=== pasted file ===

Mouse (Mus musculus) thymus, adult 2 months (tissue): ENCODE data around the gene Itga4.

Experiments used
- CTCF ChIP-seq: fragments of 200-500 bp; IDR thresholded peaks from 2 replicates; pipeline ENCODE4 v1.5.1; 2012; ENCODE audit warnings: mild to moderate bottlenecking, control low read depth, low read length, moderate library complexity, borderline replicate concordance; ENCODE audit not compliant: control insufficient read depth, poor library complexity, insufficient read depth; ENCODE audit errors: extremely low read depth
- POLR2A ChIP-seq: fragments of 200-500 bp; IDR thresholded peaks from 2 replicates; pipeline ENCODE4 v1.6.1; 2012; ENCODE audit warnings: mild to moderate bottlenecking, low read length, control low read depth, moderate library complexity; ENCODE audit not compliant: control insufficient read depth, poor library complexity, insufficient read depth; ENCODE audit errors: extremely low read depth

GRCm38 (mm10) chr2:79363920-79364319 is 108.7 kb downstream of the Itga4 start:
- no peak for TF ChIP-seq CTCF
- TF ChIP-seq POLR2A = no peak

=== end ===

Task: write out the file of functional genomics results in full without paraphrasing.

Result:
Mouse (Mus musculus) thymus, adult 2 months (tissue): ENCODE data around the gene Itga4.

Experiments used
- CTCF ChIP-seq: fragments of 200-500 bp; IDR thresholded peaks from 2 replicates; pipeline ENCODE4 v1.5.1; 2012; ENCODE audit warnings: mild to moderate bottlenecking, control low read depth, low read length, moderate library complexity, borderline replicate concordance; ENCODE audit not compliant: control insufficient read depth, poor library complexity, insufficient read depth; ENCODE audit errors: extremely low read depth
- POLR2A ChIP-seq: fragments of 200-500 bp; IDR thresholded peaks from 2 replicates; pipeline ENCODE4 v1.6.1; 2012; ENCODE audit warnings: mild to moderate bottlenecking, low read length, control low read depth, moderate library complexity; ENCODE audit not compliant: control insufficient read depth, poor library complexity, insufficient read depth; ENCODE audit errors: extremely low read depth

GRCm38 (mm10) chr2:79363920-79364319 is 108.7 kb downstream of the Itga4 start:
- no peak for TF ChIP-seq CTCF
- TF ChIP-seq POLR2A = no peak